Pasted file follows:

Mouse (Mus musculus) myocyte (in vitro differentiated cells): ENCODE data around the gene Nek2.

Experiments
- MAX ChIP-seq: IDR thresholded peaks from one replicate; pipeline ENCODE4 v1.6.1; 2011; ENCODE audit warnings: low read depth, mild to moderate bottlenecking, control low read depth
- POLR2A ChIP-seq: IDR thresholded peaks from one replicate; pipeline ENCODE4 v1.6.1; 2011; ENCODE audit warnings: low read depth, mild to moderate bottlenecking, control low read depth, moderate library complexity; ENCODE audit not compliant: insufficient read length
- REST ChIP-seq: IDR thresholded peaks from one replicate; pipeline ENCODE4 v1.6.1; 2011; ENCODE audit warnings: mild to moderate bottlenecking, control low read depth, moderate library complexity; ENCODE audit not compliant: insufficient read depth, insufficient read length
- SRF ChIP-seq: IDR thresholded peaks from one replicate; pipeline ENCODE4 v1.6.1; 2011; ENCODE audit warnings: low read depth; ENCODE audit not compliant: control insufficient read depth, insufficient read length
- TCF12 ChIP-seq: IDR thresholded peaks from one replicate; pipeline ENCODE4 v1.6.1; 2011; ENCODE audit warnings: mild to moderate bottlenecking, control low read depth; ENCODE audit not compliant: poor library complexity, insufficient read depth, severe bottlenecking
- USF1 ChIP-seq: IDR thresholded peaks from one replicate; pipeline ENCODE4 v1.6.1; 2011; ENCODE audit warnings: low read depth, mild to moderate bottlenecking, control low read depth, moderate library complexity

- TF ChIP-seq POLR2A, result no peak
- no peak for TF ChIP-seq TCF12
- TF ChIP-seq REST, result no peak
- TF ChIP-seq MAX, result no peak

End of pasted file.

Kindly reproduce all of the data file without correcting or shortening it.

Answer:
Mouse (Mus musculus) myocyte (in vitro differentiated cells): ENCODE data around the gene Nek2.

Experiments
- MAX ChIP-seq: IDR thresholded peaks from one replicate; pipeline ENCODE4 v1.6.1; 2011; ENCODE audit warnings: low read depth, mild to moderate bottlenecking, control low read depth
- POLR2A ChIP-seq: IDR thresholded peaks from one replicate; pipeline ENCODE4 v1.6.1; 2011; ENCODE audit warnings: low read depth, mild to moderate bottlenecking, control low read depth, moderate library complexity; ENCODE audit not compliant: insufficient read length
- REST ChIP-seq: IDR thresholded peaks from one replicate; pipeline ENCODE4 v1.6.1; 2011; ENCODE audit warnings: mild to moderate bottlenecking, control low read depth, moderate library complexity; ENCODE audit not compliant: insufficient read depth, insufficient read length
- SRF ChIP-seq: IDR thresholded peaks from one replicate; pipeline ENCODE4 v1.6.1; 2011; ENCODE audit warnings: low read depth; ENCODE audit not compliant: control insufficient read depth, insufficient read length
- TCF12 ChIP-seq: IDR thresholded peaks from one replicate; pipeline ENCODE4 v1.6.1; 2011; ENCODE audit warnings: mild to moderate bottlenecking, control low read depth; ENCODE audit not compliant: poor library complexity, insufficient read depth, severe bottlenecking
- USF1 ChIP-seq: IDR thresholded peaks from one replicate; pipeline ENCODE4 v1.6.1; 2011; ENCODE audit warnings: low read depth, mild to moderate bottlenecking, control low read depth, moderate library complexity

- TF ChIP-seq POLR2A, result no peak
- no peak for TF ChIP-seq TCF12
- TF ChIP-seq REST, result no peak
- TF ChIP-seq MAX, result no peak